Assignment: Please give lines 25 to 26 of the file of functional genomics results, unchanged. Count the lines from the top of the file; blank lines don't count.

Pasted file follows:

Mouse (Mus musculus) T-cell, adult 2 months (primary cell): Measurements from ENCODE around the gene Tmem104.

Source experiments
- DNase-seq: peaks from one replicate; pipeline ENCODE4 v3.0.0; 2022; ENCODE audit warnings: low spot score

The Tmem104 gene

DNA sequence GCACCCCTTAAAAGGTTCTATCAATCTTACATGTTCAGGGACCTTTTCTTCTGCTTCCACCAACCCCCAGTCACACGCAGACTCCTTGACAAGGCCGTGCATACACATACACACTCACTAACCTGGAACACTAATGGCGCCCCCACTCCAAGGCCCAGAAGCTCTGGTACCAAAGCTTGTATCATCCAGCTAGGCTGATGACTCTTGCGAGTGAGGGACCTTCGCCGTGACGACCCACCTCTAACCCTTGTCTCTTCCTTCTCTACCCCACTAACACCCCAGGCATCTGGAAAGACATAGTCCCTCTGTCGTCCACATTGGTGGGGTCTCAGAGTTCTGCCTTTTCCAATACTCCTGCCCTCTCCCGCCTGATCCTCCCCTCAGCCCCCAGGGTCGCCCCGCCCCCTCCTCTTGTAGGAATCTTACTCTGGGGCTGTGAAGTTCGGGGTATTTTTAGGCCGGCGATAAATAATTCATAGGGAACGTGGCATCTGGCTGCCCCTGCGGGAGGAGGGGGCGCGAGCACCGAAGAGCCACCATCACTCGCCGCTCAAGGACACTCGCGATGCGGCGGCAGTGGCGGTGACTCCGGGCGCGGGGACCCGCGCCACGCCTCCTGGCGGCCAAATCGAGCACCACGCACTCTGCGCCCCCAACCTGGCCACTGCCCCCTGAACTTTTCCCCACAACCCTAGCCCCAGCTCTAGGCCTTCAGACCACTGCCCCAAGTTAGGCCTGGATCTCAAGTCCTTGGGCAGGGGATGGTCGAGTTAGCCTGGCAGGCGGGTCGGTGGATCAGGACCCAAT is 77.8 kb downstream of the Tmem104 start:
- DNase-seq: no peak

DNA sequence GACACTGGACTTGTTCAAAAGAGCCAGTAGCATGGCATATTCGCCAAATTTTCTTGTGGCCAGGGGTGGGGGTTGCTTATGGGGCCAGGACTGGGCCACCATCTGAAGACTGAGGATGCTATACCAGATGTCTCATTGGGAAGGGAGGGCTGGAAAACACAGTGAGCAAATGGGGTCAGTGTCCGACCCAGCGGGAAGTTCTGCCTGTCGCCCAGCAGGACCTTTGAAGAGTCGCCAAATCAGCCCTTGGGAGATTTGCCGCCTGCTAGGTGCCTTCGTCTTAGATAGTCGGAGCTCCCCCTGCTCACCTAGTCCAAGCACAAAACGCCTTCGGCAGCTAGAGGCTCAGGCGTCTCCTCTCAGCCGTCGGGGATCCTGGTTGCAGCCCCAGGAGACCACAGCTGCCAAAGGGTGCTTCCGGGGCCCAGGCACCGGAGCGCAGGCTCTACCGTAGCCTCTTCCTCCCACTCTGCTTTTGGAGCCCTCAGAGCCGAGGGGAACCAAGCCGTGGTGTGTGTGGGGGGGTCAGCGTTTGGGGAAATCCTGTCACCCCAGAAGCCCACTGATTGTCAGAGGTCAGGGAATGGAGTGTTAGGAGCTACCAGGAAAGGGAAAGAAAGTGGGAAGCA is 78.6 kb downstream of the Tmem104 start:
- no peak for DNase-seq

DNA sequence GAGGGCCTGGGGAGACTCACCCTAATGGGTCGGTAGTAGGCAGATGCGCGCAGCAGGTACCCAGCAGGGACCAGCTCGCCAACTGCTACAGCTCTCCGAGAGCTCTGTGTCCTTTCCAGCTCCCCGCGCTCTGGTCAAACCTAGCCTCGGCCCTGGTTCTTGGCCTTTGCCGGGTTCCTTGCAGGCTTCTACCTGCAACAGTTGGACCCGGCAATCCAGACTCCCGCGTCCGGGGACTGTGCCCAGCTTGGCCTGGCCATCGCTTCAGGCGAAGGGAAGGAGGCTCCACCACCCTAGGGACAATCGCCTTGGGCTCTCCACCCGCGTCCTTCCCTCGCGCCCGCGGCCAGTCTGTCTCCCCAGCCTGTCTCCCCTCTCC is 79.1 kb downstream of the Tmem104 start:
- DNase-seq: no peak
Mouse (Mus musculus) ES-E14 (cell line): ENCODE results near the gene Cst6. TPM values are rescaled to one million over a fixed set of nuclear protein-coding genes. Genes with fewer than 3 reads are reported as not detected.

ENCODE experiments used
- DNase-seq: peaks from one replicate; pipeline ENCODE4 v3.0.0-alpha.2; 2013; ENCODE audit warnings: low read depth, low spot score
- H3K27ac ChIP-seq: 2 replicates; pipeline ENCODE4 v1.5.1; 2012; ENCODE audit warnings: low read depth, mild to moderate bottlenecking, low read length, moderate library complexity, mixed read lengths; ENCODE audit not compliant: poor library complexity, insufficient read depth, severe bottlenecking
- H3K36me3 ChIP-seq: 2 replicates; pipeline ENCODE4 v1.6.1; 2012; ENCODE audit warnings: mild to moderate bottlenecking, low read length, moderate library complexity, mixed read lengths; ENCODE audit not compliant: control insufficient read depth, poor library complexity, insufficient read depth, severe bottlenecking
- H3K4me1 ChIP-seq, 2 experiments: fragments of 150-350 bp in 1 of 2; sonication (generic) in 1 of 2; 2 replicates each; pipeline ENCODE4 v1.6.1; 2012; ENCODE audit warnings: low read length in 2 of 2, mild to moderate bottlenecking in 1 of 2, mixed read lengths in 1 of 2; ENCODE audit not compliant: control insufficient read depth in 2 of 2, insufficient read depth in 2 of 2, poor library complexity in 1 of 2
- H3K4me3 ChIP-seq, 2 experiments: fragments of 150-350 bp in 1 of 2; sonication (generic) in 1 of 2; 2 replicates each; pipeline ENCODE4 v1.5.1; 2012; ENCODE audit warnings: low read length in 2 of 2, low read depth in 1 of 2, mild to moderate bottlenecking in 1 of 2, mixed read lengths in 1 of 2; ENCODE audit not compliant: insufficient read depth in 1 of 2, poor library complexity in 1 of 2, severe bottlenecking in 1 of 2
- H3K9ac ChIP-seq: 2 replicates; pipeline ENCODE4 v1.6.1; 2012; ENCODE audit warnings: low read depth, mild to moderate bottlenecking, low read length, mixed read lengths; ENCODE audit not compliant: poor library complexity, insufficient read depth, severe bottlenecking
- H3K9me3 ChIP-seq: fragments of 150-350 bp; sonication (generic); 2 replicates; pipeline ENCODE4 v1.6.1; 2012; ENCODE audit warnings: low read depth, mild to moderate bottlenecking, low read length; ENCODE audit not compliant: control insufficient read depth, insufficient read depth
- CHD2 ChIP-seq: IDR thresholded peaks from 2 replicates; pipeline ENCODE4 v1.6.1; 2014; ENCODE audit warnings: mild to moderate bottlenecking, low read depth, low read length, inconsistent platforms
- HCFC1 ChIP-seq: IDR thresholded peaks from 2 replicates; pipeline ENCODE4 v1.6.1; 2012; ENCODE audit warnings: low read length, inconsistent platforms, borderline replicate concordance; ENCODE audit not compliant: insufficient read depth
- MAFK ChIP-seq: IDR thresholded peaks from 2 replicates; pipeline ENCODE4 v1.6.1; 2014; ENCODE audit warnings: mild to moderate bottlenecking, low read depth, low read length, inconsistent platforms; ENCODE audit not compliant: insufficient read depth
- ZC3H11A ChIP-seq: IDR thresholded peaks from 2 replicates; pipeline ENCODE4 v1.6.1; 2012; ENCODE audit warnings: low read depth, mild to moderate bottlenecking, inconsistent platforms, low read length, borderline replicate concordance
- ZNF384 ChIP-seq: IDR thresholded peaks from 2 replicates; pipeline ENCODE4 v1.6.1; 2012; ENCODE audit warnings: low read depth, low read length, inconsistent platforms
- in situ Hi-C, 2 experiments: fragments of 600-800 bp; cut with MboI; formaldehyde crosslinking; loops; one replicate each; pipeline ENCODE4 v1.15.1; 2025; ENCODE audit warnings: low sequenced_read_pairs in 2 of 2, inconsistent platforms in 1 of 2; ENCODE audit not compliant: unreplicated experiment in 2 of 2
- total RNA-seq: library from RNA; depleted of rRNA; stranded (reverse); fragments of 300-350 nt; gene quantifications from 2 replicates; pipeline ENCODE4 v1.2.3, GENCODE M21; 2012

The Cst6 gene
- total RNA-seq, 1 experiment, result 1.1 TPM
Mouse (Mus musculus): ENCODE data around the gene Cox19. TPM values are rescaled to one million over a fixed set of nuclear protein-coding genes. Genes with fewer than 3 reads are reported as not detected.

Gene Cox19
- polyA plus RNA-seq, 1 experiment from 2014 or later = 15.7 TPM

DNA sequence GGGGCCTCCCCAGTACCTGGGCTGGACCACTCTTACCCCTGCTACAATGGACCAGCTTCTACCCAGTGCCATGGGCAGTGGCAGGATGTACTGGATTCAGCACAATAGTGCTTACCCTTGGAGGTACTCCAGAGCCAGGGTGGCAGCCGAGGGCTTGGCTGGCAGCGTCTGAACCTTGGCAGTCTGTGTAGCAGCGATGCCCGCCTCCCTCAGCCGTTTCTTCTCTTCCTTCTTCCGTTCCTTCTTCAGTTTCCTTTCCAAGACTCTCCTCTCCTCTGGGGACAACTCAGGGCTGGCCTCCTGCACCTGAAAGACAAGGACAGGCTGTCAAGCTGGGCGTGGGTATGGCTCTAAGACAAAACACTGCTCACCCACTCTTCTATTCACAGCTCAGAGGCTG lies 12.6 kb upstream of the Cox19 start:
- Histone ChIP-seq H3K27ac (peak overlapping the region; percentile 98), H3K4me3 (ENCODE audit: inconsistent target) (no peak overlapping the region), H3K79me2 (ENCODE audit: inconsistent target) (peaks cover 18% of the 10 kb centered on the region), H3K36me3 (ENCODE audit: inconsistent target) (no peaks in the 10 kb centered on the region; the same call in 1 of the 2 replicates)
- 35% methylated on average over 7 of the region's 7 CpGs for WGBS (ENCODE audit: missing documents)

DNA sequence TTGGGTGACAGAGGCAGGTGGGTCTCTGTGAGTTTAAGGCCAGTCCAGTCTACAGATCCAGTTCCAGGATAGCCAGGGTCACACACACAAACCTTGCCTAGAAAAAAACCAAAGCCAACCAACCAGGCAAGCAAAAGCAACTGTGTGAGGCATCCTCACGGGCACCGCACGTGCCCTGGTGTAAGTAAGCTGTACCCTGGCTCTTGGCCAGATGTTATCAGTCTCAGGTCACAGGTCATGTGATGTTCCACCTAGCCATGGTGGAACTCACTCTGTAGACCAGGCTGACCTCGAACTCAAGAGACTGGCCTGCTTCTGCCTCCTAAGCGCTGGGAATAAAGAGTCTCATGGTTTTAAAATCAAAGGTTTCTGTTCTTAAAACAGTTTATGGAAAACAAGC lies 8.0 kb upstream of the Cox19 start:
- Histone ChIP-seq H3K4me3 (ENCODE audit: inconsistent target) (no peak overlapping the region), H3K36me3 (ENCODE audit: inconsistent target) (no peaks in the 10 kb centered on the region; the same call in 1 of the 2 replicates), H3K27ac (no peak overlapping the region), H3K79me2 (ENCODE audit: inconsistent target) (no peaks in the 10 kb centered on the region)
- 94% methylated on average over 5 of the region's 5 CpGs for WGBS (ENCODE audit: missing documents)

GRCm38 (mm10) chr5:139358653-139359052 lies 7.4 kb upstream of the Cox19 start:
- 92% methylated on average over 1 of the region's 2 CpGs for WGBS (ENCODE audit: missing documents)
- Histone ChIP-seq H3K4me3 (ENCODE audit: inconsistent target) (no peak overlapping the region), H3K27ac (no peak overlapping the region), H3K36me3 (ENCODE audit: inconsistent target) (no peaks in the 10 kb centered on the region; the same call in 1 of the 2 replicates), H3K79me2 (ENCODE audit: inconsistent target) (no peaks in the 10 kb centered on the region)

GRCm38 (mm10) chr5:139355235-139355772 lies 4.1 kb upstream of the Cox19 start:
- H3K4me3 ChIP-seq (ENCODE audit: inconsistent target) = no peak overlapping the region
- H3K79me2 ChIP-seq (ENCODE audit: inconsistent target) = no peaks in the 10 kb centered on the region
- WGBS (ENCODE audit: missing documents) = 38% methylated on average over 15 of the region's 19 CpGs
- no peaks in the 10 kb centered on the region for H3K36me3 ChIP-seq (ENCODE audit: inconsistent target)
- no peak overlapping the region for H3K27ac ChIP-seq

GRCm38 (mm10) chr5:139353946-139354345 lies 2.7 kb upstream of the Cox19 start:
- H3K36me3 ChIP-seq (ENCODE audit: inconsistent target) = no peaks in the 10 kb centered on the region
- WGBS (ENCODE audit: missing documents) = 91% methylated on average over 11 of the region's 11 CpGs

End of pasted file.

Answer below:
- in situ Hi-C, 2 experiments: fragments of 600-800 bp; cut with MboI; formaldehyde crosslinking; loops; one replicate each; pipeline ENCODE4 v1.15.1; 2025; ENCODE audit warnings: low sequenced_read_pairs in 2 of 2, inconsistent platforms in 1 of 2; ENCODE audit not compliant: unreplicated experiment in 2 of 2
- total RNA-seq: library from RNA; depleted of rRNA; stranded (reverse); fragments of 300-350 nt; gene quantifications from 2 replicates; pipeline ENCODE4 v1.2.3, GENCODE M21; 2012